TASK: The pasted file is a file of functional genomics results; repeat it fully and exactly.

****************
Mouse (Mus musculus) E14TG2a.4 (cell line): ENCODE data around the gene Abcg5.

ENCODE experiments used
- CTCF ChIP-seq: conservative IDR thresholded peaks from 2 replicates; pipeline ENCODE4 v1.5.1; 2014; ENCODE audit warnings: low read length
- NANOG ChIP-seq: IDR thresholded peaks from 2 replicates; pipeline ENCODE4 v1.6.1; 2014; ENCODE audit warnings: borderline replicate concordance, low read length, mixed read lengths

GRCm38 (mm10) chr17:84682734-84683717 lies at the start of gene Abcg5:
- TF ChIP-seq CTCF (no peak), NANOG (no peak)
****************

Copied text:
Mouse (Mus musculus) E14TG2a.4 (cell line): ENCODE data around the gene Abcg5.

ENCODE experiments used
- CTCF ChIP-seq: conservative IDR thresholded peaks from 2 replicates; pipeline ENCODE4 v1.5.1; 2014; ENCODE audit warnings: low read length
- NANOG ChIP-seq: IDR thresholded peaks from 2 replicates; pipeline ENCODE4 v1.6.1; 2014; ENCODE audit warnings: borderline replicate concordance, low read length, mixed read lengths

GRCm38 (mm10) chr17:84682734-84683717 lies at the start of gene Abcg5:
- TF ChIP-seq CTCF (no peak), NANOG (no peak)